Within the space of a year he has directed Contagion, Haywire and mostly recently a film based on the experiences of Channing Tatum as a stripper, Magic Mike. Not bad for someone who regularly toys with the idea of retirement. Tatum is Mike, a day labourer and roof tiller by day, by night he’s one of Tampa Bay’s most successful strippers. Disenchanted with his life, Mike is looking into new endeavours principally his custom furniture company. One day on the construction site, Mike is burdened with the responsibility of looking after Adam (Pettyfer), a college dropout who wants the success but doesn’t have the zest to put in the work.
Turning up to a construction site in Tennis shoes Adam is the typical waster, much to his sister Brook’s (Horn) frustration. One night, his sister takes Adam out in the hope that he’ll ask her friend for work. Quickly growing bored, Adam disappears into the night. In a moment of serendipity, he notices Mike. After a series of chances and contrivances, Adam is initiated into the world of stripping and from there on in he becomes immersed in the debauchery and excess of Mike’s lifestyle. Story-wise this isn’t anything fresh or new, if anything it is clichéd specifically when drugs make a late entry.
Adam (Alex Pettyfer) may be presented with an arc, but he is here as a way in (a plot device), there can be no doubt that this is Mike’s story. Adam, club owner Dallas (Matthew McConaughey), and Brooke (Cody Horn) are a means to impose a push/pull dynamic on the future of “Magic” Mike Martingano. Adam represents the allure of the lifestyle, he is the past. The resurgent Matthew McConaughey represents the future that Mike could have making money behind the curtains. Finally, Brook represents escape, a life away from the ‘vampires’ and his dream of a custom furniture business.
This interpretation culminates in one outcome, Stephen Soderbergh and Channing Tatum’s collaboration is a character study that looks at different phases of masculinity. One housed within an exploitation film of flesh and grinding male torso’s matched together with a lightly comedic drama. With so many angles pulling the film in so many angles, it would be easy for the ambitions to outweigh the outcome. At face value this is a film about greased up muscle-bound men taking their clothes off, and if that appeals to you, Magic Mike doesn’t disappoint. Secondary to the spectacle there is a touching modest, funny drama.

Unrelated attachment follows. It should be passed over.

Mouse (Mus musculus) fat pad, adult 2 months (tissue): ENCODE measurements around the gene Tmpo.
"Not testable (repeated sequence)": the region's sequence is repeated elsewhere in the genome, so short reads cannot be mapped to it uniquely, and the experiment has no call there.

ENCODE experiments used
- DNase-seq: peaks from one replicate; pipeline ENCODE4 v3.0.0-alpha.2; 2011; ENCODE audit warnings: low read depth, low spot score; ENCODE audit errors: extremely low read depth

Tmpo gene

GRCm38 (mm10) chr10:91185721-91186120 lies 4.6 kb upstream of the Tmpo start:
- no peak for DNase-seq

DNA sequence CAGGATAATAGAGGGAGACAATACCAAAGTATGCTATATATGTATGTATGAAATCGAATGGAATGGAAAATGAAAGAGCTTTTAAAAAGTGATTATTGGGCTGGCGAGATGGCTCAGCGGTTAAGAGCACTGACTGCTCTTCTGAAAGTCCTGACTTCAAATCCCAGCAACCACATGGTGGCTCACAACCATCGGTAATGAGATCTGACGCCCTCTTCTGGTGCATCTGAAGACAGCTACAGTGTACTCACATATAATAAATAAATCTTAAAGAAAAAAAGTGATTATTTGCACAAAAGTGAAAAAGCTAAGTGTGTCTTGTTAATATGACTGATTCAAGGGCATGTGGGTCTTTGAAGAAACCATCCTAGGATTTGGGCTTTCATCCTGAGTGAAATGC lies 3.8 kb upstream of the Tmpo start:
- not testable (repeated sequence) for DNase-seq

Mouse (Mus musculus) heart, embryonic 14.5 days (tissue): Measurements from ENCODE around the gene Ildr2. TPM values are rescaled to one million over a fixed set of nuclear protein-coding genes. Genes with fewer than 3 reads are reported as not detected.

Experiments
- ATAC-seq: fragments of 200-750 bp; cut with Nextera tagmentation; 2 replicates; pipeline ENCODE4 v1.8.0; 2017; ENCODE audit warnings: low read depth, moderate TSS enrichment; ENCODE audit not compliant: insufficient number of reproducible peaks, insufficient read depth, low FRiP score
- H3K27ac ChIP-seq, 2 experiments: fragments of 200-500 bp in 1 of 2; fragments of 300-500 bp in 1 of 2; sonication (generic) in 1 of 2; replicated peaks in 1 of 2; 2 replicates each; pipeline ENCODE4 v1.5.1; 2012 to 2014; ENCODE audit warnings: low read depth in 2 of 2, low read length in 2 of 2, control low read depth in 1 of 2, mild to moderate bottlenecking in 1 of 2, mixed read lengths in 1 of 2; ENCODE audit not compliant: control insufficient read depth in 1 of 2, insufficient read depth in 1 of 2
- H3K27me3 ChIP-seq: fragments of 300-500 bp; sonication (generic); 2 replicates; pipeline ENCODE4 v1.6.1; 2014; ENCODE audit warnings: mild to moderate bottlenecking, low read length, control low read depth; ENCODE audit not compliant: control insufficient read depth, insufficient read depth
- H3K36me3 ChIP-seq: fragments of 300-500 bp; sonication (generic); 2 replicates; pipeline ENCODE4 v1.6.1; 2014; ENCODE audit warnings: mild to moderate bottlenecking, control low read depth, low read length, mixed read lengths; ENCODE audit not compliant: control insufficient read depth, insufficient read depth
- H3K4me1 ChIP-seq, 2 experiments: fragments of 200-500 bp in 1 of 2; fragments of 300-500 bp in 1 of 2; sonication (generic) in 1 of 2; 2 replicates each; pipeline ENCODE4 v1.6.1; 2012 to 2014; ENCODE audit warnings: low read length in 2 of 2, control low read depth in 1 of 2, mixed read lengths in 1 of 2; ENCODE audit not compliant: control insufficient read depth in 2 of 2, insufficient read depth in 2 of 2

Although a world away from a gritty expose, Soderbergh paints the film with a hue of reality. As ever, he does the cinematography and he daubs Tampa Bay with a faded, sand blasted palette. Aside from the imagery, the economic crash is persistent company. Mike and his fellow stripping fraternity are trying their best to get all the money they can. Dallas is trying to move forward to where the real money is and Adam is the young generation out of work. It’s an influence, one that feels like more than a plot device, never wholly explored. Such a deficiency is a wasted opportunity; its inclusion would have helped justify the running time and languid pacing with a little more meat on the bone.
Overlong, yes, but always engaging on some level thanks to three of the four main players. The only one of the four to let the team down is Alex Pettyfer, who is one of the most consistently inept actors working. Tatum, McConaughey and Horn make the film. McConaughey, although under-used, is continuing the resurgence of his career as an obnoxious and fiercely proud club owner, the film peaks whenever he is on-screen.
Horn and Tatum have the same relaxed demeanour; it’s almost as it they aren’t acting – almost but not quite. The relatively unknown Horn exudes the same naturalist pacing as Tatum, although not overly cinematic they work well together. As for Tatum, whenever he dances or takes things causal he is great. When the drama is heightened he reveals his limitations as an actor. In one scene he fumbles his lines adding a naturalist aura; on the other side of the coin he feels capable of putting any great emotion into his delivery. The only real passion comes from Dallas, and he appears all too rarely.
The ‘Chaning Tatum stripping film’ has more going for it than one could expect, with its universal message for our time and a thoughtful look into masculinity. Conversely, it falls into the divide between the energetic dance numbers and lethargically paced storytelling.